Often, writers will be intentionally vague, or skew the evidence so that it supports their beliefs, which is not useful to anyone except masochists who enjoy the sensation of knowingly doing something self-destructive.

If you want to say perfume is poison, show some accountability and be tirelessly thorough, otherwise you're just spreading fear and ain't nobody got time for that. Fear (intense stress) has been linked to serious illness, didn't ya know? ; p

Feb
22
2017
Playtime
Playtime

The research from Rockefeller University is very interesting. That would be opening so many doors on the knowledge of our sense of olfactory perception if this would develop into a foundational theory.
Also the way we can communicate about scents would change drastically.

Feb
22
2017
PerfumeEmpress
PerfumeEmpress

SuzanneS, I could not agree more with you. I'm sorry for Whatshername, but she cannot expect to obliterate an entire industry to accommodate her tender sensitivities.

With age my sister also developed a sort of allergy to fragrance. Does she go about trying to "make the case against fragrance"? No. She just tries to keep away from perfume and, yes, she asks me not to wear scent in her house, and of course, I oblige.

Enough with the hothouse flowers, who are "allergic" to everything so life must be practically put on hold to accommodate them.

And what about the rest of us, who love perfume? What about our right to continue to enjoy scents? Why the devil should the world give up on a form of pleasure that has existed since the dawn of time because Ms. Terminal Sensitivity from Down Under is bothered by it?

LouPoetka is right. If you have to go - and we all will, in the end - death by perfume HAS to be the best way to do it.

There is no such thing as a perfect world. It can only be achieved by depriving half of the inhabitants of their rights to accommodate the other half. Surely, you all see the irony and the contradiction in that.

I'll take an imperfect but free world anytime.

Feb
22
2017
SuzanneS
SuzanneS

Ive been wondering when this kind of report would be on Fragrantica. (The case against fragrance)

I have done the research. Ive read a bit about this book. I know to some extent what this woman is claiming. I do believe there can be endocrine disruptions. Looming larger is all these new aromachemicals that keep getting churned out every year with little or no regulation, yet they continue to beat the IFRA drum that the older more traditional aromachemicals and essential oils are even worse. This seems very hypocritical to me. We want to protect people from older ingredients yet release new ones that we have no knowledge of their long term effects. Ive had more allergic reactions to the NEW stuff out on the market, and have yet to see a fragrance of the new chemical soup order stand up to anything of the old classics. I do find it interesting that in old times true animalic essences were used to balance out hormones.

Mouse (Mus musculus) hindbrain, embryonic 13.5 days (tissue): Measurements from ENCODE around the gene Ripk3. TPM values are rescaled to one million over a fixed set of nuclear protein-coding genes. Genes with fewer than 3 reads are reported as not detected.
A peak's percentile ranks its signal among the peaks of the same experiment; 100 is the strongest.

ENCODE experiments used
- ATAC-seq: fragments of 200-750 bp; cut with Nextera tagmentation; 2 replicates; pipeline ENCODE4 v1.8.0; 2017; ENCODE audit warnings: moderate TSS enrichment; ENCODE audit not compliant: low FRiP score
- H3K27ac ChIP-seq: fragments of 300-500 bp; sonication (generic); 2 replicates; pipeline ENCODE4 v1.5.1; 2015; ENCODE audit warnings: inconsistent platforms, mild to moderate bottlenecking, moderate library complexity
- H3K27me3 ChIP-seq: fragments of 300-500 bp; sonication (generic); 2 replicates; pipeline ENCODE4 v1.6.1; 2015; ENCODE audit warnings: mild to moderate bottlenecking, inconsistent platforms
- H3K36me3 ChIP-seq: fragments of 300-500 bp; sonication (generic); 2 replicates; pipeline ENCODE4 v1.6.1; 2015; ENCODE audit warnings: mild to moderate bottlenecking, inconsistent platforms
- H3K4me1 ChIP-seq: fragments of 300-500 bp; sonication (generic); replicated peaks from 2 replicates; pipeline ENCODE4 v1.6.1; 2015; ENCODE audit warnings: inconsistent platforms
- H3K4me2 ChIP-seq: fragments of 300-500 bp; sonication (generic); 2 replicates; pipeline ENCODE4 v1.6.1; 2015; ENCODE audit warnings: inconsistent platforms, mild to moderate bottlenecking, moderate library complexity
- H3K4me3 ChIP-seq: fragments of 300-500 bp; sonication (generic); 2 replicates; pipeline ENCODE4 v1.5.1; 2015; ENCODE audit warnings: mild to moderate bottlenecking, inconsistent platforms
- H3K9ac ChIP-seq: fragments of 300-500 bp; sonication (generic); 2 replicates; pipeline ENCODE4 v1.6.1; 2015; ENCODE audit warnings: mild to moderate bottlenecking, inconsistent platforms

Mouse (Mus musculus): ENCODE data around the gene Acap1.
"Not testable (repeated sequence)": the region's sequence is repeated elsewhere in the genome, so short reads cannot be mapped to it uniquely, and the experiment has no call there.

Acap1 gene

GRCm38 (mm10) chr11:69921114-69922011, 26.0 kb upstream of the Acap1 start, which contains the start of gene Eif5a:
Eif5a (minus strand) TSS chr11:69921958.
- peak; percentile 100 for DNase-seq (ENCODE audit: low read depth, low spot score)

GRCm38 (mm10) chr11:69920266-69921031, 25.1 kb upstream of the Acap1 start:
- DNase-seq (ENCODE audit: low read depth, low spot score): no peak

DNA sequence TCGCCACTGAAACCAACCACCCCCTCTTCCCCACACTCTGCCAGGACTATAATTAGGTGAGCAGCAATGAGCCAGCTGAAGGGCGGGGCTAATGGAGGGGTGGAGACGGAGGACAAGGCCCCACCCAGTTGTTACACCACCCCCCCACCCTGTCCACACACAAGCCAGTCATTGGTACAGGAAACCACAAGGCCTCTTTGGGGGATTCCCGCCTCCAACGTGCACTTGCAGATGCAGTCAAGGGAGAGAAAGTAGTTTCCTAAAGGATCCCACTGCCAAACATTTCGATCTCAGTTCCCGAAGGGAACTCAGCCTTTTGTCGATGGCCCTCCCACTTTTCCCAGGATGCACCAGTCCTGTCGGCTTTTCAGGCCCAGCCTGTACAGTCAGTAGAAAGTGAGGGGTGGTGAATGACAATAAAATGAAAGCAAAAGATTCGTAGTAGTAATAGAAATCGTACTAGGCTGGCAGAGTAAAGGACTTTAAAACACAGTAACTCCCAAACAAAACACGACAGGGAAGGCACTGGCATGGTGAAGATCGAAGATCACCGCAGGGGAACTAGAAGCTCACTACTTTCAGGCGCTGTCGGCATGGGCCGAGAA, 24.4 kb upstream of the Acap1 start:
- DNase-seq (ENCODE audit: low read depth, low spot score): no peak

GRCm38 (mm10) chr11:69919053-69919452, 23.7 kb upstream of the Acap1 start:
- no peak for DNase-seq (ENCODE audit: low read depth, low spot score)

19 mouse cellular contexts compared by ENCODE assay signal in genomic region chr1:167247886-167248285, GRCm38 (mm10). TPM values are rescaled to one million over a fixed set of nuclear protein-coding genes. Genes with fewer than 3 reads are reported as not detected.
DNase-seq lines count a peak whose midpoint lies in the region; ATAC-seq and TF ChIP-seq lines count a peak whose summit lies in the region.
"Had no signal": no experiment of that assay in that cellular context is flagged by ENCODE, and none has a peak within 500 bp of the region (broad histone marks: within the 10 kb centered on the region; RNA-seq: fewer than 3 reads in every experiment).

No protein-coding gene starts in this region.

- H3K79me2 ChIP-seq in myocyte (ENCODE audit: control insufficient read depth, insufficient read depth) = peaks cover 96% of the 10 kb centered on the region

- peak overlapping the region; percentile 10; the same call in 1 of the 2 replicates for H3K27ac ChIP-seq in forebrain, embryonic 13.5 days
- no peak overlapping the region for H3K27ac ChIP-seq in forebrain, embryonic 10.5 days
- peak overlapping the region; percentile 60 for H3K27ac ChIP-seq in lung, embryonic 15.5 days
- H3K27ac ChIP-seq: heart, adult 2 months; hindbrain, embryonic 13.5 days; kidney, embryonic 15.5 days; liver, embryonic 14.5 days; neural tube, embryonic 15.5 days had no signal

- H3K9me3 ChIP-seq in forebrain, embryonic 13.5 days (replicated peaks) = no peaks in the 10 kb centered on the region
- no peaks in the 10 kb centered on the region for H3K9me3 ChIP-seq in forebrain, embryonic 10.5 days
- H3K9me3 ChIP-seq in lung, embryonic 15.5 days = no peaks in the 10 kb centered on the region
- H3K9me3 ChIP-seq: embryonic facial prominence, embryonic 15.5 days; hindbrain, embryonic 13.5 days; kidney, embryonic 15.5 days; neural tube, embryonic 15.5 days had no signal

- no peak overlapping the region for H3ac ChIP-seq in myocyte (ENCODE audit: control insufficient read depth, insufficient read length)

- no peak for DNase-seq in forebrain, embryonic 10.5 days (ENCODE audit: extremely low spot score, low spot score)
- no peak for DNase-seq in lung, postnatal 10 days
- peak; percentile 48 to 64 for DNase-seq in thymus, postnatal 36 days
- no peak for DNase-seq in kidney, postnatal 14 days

Im tired of people voicing their opinions and then trying to make it into some kind of social justice. Dont like it? Dont buy it. Dont be around it. Dont force anyone else though to your opinion. 1/3 according to this womans statistics have issue with fragrance. What about the 2/3 that do not have a problem with it? (thats assuming this womans figures are indeed accurate)

If we want to die by perfume..by god bathe in it. If someone wants to do anything thats harmful to their health after reading potential dangers--god bless them and I hope their life is happy. Im so over this social engineering adjenda. Nevermind we have nuclear waste pouring into the pacific ocean, or fluoride in our water and toothpaste, or round up to kill the weeds..no its the perfume! This causes so much unnecessary stress and misery.

Favorite Dior?
Poison- that old abrams tank.

What smells of home to me?
Vintage Opium.

Love,
Your vintage-loving perfume curmudgeon-SuzanneS

Feb
22
2017
Bella
Bella

Thanks smellagent, the link to read more is fixed now!

Feb
22
2017
LouPoetka
LouPoetka

When you stop and think about it, "She/He died of perfume" actually makes a very good epitaph.

Feb
22
2017
smellagent
smellagent

Interesting,very interesting and I just don't want to hear that fragrance is bad for me. I mean it really is my only vice at the moment. Btw I tried to read more and the page is blank when you click read more. I would love to check out those J-Scents and I am thinking of taking a trip to Japan so maybe I will. Home for me is walking around Audubon park when the Camellias are blooming and all you can smell is the Sweet Olive in bloom.

Feb
22
2017